Mystery I have always considered to be a special type of story, as you are kind of working against the reader. In most genres, a reader will settle in and follow your story without much thought as to what will happen in the end, in the sense that they won’t try to predict what happens to your characters or what will happen in your future scenes so often.
Yet, when it comes to mystery novels, I approach them with the intention to solve the mystery before the protagonist does. Now, I am sure I am not alone in this. Anyone who has watched a mystery movie, or series or seen a single episode of Scooby-Doo, has this inclination to spot clues and piece them together.
Sometimes, we solve the mystery, sometimes we don’t. I think a great mystery is believable and presented well. From there, it can be a simple case or a complex puzzle, but having all the information presented will help the reader to either solve the mystery or come to understand the conclusion if they didn’t.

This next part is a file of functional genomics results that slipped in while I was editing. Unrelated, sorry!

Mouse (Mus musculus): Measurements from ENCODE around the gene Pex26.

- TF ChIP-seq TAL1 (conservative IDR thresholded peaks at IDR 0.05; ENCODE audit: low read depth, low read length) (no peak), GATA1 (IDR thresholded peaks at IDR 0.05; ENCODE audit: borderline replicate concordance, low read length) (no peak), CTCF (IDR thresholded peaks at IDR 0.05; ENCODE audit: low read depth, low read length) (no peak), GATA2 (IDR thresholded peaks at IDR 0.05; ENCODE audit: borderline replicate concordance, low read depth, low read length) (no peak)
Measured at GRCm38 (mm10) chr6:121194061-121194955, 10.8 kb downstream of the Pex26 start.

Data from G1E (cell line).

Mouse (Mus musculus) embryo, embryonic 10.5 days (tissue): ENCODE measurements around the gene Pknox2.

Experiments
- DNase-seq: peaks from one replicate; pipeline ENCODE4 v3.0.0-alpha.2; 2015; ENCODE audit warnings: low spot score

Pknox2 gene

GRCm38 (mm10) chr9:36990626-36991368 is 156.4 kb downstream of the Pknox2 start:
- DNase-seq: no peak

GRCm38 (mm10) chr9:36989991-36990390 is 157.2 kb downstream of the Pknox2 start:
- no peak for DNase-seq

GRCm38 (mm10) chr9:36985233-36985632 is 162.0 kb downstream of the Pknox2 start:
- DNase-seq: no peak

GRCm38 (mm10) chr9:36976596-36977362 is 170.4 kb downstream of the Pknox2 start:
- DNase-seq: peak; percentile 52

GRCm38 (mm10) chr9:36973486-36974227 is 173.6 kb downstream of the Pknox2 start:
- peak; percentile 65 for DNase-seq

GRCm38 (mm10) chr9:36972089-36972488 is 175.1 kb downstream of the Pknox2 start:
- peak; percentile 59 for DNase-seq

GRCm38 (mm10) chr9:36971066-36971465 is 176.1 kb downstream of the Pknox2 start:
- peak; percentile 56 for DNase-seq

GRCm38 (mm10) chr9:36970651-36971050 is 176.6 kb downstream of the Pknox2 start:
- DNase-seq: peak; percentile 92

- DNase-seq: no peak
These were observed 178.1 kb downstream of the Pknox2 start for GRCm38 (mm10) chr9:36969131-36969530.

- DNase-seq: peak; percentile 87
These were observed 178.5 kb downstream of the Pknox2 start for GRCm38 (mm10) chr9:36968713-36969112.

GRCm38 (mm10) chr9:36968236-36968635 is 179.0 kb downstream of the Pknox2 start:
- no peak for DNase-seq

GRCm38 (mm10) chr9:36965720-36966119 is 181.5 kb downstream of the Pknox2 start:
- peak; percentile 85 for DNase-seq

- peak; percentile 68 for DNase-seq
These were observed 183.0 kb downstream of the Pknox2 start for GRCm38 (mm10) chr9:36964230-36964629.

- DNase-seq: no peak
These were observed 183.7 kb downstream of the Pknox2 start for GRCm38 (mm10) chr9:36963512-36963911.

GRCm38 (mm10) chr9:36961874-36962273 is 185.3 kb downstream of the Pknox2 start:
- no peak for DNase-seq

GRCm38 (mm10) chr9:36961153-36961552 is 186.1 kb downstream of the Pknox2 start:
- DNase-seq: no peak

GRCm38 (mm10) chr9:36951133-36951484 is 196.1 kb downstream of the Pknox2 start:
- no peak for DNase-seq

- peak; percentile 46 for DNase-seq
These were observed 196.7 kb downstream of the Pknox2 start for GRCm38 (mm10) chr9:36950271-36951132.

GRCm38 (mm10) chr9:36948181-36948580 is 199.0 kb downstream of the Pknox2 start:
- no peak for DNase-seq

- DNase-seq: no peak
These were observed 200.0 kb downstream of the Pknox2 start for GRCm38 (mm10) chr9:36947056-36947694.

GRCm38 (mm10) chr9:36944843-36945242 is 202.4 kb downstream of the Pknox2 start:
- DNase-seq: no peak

If there is any piece of advice I can give, it’s to do just that, but also have a bit of fun in messing with the reader. In other words, distract them with red herrings. Make them believe another character is the culprit or lay down other clues or interesting subplots to confuse them. Anything that keeps them guessing as to what the twist will be.
Mystery will always have a special place in my heart as being an investing genre, but also the reason I am writing today. It is also one of the genres I have the most difficulty writing, as I still hold it in such high regard that there is more pressure on me to write better. Of course, when pressured, the results aren’t great, but I feel there will come a time that I approach mystery easily and write it comfortably.
Until then, I will stick with writing mystery short stories before I start any full novels.